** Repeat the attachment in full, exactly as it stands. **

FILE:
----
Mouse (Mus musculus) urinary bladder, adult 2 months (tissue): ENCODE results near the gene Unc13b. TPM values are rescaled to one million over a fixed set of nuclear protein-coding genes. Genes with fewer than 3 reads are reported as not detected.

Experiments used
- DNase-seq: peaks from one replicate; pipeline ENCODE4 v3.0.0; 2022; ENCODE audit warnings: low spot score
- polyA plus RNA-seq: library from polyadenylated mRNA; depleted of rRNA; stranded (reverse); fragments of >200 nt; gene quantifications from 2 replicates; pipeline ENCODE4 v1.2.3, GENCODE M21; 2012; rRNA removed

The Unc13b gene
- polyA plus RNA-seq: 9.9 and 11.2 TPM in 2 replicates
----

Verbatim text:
Mouse (Mus musculus) urinary bladder, adult 2 months (tissue): ENCODE results near the gene Unc13b. TPM values are rescaled to one million over a fixed set of nuclear protein-coding genes. Genes with fewer than 3 reads are reported as not detected.

Experiments used
- DNase-seq: peaks from one replicate; pipeline ENCODE4 v3.0.0; 2022; ENCODE audit warnings: low spot score
- polyA plus RNA-seq: library from polyadenylated mRNA; depleted of rRNA; stranded (reverse); fragments of >200 nt; gene quantifications from 2 replicates; pipeline ENCODE4 v1.2.3, GENCODE M21; 2012; rRNA removed

The Unc13b gene
- polyA plus RNA-seq: 9.9 and 11.2 TPM in 2 replicates